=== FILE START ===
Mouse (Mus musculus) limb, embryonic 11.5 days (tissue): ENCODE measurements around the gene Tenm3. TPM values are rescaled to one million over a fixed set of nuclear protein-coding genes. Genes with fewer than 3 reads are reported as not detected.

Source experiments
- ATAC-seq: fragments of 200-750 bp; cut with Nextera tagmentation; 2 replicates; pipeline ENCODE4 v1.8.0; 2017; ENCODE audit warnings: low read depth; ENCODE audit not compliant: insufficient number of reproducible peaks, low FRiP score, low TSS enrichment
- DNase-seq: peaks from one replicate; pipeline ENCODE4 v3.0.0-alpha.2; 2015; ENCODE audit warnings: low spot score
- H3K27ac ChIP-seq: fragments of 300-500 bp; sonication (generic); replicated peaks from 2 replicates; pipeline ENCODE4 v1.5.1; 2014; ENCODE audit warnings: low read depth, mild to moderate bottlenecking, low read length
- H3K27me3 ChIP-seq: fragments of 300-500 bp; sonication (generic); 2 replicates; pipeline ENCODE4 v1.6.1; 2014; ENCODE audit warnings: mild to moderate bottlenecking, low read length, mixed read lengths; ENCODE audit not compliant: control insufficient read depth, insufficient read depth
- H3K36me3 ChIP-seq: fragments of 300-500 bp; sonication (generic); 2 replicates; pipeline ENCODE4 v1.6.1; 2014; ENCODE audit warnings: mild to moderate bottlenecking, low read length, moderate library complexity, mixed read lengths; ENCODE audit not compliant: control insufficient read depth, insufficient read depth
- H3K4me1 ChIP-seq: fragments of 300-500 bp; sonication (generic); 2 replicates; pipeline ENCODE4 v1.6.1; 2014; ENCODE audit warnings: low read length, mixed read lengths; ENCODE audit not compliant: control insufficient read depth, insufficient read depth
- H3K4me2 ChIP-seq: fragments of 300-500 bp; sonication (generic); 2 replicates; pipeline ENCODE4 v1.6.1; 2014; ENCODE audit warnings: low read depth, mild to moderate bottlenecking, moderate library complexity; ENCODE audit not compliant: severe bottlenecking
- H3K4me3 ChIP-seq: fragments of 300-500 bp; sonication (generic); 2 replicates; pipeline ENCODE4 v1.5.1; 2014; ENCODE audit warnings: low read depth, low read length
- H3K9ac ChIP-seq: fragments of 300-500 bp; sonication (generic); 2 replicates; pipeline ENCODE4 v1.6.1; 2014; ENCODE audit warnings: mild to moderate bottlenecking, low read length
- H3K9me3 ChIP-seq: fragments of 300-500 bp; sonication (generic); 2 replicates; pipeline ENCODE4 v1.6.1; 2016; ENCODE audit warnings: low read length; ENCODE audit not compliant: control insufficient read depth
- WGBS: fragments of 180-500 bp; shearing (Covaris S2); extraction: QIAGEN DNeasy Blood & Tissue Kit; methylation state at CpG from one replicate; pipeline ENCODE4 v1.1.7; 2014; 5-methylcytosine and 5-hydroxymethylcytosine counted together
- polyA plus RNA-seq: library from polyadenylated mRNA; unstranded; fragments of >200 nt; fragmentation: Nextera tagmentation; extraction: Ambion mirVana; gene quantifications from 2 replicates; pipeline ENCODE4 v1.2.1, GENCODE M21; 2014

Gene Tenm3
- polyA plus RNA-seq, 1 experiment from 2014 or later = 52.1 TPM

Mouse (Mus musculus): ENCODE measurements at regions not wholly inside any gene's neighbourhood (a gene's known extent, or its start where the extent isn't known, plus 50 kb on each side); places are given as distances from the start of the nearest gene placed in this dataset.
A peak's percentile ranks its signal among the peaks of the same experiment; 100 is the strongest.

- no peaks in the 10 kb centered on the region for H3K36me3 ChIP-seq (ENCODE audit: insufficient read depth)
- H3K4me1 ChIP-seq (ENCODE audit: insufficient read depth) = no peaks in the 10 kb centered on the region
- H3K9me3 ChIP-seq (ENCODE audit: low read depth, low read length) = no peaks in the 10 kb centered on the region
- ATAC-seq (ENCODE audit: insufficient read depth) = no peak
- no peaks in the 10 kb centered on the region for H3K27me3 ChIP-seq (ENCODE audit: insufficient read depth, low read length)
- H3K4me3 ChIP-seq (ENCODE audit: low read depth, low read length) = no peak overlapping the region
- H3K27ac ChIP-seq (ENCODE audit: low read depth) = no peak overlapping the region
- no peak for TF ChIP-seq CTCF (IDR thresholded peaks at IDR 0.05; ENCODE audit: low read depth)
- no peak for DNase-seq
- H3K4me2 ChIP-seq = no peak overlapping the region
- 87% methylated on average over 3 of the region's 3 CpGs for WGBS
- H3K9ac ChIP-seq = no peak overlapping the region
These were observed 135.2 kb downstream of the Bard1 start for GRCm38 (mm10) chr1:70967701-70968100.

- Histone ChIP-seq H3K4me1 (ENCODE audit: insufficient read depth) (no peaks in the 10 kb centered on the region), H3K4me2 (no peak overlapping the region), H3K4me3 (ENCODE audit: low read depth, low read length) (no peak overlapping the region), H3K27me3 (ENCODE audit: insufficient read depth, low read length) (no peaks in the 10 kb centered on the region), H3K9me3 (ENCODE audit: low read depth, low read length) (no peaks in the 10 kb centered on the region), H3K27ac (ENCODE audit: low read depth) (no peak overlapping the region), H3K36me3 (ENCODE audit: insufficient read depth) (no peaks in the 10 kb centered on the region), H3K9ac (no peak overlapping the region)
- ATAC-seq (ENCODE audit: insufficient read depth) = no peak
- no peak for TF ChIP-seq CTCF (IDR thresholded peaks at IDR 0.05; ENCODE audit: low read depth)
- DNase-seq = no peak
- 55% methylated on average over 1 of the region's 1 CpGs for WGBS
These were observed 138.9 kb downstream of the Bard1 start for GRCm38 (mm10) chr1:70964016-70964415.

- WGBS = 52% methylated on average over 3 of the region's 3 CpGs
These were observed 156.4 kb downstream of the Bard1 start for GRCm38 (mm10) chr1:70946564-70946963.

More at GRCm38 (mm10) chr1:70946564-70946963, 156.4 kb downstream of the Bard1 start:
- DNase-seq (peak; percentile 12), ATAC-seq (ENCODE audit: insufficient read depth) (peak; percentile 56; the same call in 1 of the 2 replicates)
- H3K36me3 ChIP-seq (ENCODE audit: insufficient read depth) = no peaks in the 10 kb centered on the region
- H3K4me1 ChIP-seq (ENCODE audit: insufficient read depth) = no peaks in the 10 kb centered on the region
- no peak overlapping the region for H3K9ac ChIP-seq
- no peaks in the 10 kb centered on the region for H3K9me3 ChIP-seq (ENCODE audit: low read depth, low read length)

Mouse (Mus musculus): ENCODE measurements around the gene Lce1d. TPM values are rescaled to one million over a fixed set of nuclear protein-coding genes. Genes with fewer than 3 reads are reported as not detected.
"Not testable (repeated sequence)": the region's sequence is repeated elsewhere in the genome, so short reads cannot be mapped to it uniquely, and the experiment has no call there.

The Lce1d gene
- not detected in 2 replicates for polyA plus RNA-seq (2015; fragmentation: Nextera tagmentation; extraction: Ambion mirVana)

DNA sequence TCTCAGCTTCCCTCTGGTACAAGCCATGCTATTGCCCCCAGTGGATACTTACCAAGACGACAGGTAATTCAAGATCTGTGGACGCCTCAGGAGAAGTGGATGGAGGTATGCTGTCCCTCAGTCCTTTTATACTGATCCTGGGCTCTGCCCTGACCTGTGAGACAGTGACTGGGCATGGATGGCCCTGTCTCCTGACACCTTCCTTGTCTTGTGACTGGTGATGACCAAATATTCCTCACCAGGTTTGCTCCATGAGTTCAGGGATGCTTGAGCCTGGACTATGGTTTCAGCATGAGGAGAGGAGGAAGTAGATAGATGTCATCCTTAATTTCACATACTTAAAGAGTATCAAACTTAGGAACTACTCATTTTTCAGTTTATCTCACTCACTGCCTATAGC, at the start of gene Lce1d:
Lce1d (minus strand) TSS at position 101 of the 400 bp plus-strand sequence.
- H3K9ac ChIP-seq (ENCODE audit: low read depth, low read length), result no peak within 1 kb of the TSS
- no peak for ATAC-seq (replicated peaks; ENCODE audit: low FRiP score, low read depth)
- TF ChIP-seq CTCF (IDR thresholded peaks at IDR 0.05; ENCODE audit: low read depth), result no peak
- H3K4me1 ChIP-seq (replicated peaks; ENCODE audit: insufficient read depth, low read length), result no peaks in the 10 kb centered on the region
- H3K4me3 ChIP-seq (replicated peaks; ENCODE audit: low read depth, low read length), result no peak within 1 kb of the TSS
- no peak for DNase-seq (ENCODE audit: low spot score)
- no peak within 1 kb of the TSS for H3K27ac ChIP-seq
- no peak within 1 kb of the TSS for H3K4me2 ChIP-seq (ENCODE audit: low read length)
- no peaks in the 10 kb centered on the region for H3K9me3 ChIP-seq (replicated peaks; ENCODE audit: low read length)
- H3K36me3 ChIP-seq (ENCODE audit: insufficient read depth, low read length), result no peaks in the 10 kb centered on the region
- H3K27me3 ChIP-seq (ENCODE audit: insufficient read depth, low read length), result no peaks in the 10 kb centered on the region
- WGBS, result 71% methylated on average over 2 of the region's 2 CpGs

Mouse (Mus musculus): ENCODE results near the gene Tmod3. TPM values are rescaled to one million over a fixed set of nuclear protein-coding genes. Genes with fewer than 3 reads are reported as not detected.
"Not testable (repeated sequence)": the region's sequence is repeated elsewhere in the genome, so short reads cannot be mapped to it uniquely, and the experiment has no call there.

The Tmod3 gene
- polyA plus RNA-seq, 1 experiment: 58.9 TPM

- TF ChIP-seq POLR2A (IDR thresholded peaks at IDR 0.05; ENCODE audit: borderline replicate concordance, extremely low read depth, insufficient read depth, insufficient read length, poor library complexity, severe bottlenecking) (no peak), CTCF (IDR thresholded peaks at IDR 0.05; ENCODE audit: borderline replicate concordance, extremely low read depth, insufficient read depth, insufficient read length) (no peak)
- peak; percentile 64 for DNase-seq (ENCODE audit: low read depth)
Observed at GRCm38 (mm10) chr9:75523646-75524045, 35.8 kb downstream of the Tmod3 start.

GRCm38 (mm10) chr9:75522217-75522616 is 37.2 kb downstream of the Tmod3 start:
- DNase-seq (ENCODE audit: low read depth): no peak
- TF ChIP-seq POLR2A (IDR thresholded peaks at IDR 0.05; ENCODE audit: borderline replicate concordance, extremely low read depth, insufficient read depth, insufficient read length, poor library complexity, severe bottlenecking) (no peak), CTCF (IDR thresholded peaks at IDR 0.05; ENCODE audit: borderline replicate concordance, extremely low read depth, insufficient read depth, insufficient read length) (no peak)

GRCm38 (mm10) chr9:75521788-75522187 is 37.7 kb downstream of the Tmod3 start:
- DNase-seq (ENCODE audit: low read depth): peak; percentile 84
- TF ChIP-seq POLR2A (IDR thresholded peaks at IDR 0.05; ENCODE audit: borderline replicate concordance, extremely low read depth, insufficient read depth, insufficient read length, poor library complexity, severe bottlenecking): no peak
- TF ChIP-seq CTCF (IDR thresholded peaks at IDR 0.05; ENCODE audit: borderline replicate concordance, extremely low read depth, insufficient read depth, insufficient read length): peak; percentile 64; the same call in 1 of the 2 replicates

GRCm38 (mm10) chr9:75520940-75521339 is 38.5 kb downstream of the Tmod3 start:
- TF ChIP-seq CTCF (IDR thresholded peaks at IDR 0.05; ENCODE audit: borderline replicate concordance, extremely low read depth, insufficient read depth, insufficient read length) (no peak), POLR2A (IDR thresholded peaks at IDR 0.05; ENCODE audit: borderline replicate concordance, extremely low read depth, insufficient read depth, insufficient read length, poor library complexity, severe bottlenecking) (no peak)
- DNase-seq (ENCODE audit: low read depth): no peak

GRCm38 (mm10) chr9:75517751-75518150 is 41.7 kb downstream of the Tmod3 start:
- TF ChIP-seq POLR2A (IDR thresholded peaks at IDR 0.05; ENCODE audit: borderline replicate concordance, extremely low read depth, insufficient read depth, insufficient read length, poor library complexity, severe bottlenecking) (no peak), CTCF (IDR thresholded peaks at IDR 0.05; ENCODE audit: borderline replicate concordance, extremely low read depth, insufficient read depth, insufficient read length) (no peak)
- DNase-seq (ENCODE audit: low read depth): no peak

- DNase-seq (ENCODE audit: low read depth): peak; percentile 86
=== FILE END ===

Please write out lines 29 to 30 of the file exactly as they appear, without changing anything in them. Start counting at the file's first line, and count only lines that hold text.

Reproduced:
- 87% methylated on average over 3 of the region's 3 CpGs for WGBS
- H3K9ac ChIP-seq = no peak overlapping the region